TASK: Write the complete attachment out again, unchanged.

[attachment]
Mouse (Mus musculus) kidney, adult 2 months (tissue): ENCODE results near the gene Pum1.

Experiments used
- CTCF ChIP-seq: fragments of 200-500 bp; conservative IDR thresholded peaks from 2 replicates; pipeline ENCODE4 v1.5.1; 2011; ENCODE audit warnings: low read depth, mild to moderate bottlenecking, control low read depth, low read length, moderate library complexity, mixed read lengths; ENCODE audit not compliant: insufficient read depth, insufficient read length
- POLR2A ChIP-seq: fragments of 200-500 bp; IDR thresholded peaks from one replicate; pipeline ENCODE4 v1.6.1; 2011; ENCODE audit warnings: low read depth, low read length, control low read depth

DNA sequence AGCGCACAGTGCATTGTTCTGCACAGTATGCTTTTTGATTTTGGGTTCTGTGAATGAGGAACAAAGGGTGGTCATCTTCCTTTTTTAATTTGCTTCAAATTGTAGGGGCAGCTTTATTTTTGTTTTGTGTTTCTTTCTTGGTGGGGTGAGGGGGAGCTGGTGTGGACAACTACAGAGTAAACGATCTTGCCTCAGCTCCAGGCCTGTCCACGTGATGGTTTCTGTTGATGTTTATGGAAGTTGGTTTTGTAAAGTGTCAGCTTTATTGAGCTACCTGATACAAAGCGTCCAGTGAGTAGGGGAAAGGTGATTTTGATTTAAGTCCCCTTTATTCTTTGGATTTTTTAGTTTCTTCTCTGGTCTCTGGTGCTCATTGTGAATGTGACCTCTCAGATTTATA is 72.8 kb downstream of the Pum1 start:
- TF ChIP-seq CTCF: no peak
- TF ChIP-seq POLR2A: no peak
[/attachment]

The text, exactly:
Mouse (Mus musculus) kidney, adult 2 months (tissue): ENCODE results near the gene Pum1.

Experiments used
- CTCF ChIP-seq: fragments of 200-500 bp; conservative IDR thresholded peaks from 2 replicates; pipeline ENCODE4 v1.5.1; 2011; ENCODE audit warnings: low read depth, mild to moderate bottlenecking, control low read depth, low read length, moderate library complexity, mixed read lengths; ENCODE audit not compliant: insufficient read depth, insufficient read length
- POLR2A ChIP-seq: fragments of 200-500 bp; IDR thresholded peaks from one replicate; pipeline ENCODE4 v1.6.1; 2011; ENCODE audit warnings: low read depth, low read length, control low read depth

DNA sequence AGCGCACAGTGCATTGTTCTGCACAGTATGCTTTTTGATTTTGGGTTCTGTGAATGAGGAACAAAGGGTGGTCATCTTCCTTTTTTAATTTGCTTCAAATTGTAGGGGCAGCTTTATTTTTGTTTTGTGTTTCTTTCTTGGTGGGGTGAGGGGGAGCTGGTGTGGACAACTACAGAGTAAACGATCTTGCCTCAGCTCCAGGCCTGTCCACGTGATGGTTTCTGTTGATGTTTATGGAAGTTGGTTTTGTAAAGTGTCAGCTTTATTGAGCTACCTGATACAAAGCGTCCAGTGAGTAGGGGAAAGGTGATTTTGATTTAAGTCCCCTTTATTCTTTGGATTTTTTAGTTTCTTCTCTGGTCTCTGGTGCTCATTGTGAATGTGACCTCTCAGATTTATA is 72.8 kb downstream of the Pum1 start:
- TF ChIP-seq CTCF: no peak
- TF ChIP-seq POLR2A: no peak